Astronomers provide new insight into universe formation following Big Bang

November 14th, 2007 - 2:52 am ICT by admin  
Textures are defects in the structure of the vacuum left over from the hot early universe.

It is believed that textures collapse and unwind on progressively larger scales, creating intense energy as well as gravitational potential. This unwinding also creates areas of extreme cold or hot, such as the very cold spot in the South Galactic Hemisphere discovered by the IFCA team in 2004.

Prof. Neil Turok of Cambridge’s Department of Applied Mathematics and Theoretical Physics had first shown in the 1990s how textures formed, highlighting that some would survive from the Big Bang and should be visible in today’s universe.

The Big Bang theory proposes that the cosmos began in a very high density, high temperature state, cooling as it expanded.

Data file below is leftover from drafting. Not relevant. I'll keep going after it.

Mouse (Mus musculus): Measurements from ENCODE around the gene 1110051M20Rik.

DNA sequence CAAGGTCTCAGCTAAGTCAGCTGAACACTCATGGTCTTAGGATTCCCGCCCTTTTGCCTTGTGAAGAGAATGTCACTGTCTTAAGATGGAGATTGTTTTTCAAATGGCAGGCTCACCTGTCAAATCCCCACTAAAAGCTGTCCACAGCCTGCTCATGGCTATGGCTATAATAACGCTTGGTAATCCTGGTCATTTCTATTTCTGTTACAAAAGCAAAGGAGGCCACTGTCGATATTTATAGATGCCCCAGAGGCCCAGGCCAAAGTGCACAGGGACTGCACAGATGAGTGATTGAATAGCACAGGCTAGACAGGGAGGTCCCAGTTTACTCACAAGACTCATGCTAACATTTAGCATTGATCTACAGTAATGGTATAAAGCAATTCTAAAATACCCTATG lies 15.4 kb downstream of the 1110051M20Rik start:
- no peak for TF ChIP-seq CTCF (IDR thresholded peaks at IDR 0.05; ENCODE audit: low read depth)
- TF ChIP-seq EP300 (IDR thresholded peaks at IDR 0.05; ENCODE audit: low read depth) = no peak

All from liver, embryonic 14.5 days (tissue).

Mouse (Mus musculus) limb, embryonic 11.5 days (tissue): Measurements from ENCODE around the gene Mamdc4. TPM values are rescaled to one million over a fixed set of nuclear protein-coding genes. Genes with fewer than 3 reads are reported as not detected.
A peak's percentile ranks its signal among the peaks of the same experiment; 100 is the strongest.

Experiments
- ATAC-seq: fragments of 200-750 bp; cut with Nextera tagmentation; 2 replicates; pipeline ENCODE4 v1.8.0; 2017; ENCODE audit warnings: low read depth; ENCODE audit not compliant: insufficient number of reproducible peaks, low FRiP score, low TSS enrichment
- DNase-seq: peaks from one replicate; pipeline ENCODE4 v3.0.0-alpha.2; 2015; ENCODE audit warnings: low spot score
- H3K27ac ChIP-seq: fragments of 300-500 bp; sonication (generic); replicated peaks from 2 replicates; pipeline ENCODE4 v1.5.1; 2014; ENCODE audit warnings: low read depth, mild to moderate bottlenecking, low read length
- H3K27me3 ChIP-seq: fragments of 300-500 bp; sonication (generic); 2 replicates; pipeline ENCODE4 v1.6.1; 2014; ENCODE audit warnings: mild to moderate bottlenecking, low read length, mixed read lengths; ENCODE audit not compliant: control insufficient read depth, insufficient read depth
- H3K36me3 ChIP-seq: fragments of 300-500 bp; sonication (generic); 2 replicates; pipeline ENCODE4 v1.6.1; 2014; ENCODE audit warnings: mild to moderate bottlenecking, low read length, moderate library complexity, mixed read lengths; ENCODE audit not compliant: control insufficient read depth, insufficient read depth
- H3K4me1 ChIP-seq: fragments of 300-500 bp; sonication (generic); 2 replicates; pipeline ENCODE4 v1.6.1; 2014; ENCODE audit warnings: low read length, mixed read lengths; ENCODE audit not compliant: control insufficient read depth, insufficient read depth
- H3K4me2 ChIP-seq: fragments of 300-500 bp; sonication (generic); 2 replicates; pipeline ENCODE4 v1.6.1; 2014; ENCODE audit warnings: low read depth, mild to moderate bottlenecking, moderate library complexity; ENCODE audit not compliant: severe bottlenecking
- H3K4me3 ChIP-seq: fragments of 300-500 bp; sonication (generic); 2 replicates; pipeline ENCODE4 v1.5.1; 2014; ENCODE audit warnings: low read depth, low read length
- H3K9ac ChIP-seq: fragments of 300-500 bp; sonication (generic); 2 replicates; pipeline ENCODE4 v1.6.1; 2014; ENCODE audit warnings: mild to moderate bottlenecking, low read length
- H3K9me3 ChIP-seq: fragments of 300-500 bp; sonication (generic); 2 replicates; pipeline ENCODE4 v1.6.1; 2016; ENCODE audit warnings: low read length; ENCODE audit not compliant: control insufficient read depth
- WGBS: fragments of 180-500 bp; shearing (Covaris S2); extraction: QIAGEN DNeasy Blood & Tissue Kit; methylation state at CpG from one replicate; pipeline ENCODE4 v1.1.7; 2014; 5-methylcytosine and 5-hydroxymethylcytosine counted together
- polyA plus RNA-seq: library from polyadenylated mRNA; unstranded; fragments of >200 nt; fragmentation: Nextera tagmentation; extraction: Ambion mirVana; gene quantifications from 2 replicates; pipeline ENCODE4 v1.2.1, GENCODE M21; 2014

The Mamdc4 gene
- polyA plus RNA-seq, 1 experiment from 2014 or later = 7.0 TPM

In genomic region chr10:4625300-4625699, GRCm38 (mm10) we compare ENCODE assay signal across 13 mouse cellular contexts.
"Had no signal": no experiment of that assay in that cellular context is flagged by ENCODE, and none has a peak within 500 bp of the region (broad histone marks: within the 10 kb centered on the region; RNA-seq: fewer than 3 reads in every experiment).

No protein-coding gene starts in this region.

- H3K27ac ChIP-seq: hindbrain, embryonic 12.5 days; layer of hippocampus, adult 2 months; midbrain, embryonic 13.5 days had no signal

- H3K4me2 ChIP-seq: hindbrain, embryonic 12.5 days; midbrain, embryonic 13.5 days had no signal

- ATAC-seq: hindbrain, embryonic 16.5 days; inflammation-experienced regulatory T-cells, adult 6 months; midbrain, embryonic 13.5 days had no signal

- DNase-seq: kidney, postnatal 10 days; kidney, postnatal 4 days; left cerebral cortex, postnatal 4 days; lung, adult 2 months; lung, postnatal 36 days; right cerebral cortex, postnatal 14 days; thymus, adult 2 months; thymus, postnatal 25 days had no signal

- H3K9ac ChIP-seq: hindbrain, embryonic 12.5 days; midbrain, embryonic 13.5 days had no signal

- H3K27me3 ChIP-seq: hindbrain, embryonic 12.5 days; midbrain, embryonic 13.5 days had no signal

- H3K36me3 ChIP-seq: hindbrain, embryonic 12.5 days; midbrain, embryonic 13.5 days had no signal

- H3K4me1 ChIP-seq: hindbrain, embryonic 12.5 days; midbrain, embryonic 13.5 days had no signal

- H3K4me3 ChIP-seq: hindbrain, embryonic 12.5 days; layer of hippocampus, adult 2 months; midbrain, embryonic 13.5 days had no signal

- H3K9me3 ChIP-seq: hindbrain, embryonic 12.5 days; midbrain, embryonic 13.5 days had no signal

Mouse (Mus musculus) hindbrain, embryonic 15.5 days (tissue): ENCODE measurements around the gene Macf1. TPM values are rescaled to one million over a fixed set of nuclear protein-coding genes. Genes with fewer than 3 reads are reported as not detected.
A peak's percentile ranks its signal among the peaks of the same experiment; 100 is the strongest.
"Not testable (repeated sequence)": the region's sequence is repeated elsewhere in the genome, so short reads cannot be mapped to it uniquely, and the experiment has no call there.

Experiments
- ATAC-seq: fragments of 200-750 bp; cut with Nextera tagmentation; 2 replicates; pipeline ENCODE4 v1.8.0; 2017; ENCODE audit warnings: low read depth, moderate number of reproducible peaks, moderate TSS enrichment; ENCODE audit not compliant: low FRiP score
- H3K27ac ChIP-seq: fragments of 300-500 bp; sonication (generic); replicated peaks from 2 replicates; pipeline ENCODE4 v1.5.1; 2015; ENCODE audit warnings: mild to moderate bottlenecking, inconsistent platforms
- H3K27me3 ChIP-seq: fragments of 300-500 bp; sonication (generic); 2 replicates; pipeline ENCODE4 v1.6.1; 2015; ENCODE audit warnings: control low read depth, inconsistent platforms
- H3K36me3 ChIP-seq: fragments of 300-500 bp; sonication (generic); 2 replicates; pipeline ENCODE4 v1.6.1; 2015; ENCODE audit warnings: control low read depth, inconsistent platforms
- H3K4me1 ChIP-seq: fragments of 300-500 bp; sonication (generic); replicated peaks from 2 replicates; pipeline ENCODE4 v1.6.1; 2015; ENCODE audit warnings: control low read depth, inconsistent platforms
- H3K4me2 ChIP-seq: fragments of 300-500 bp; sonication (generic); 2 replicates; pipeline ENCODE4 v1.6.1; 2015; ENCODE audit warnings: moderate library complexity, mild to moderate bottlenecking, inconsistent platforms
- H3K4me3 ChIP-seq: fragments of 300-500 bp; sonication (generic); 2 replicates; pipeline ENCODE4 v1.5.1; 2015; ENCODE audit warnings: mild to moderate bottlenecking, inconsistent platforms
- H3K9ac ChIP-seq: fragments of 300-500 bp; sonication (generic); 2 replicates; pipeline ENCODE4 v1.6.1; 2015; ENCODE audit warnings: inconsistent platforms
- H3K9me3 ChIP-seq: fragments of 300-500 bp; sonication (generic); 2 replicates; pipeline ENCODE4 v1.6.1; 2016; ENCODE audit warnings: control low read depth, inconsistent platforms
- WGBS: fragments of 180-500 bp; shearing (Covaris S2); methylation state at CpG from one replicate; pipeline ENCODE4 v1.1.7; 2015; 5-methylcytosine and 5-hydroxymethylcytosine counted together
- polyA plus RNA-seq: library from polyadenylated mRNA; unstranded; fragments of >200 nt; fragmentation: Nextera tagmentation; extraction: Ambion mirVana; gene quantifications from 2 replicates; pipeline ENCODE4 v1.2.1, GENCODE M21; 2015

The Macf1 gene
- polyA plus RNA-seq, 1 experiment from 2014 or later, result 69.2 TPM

Physicists opine, that in the early hot universe, different types of elementary particle, (particles such as a quark from which larger particles are created), behaved identically.

As the universe cooled, the vacuum changed and the symmetry between the particles was broken, in a phase transition analogous to the freezing of water. During this kind of phase transition, quarks became distinct from electrons and neutrinos, for example.

Marcos Cruz, Dr. Patricio Vielva and Prof. Enrique Mart

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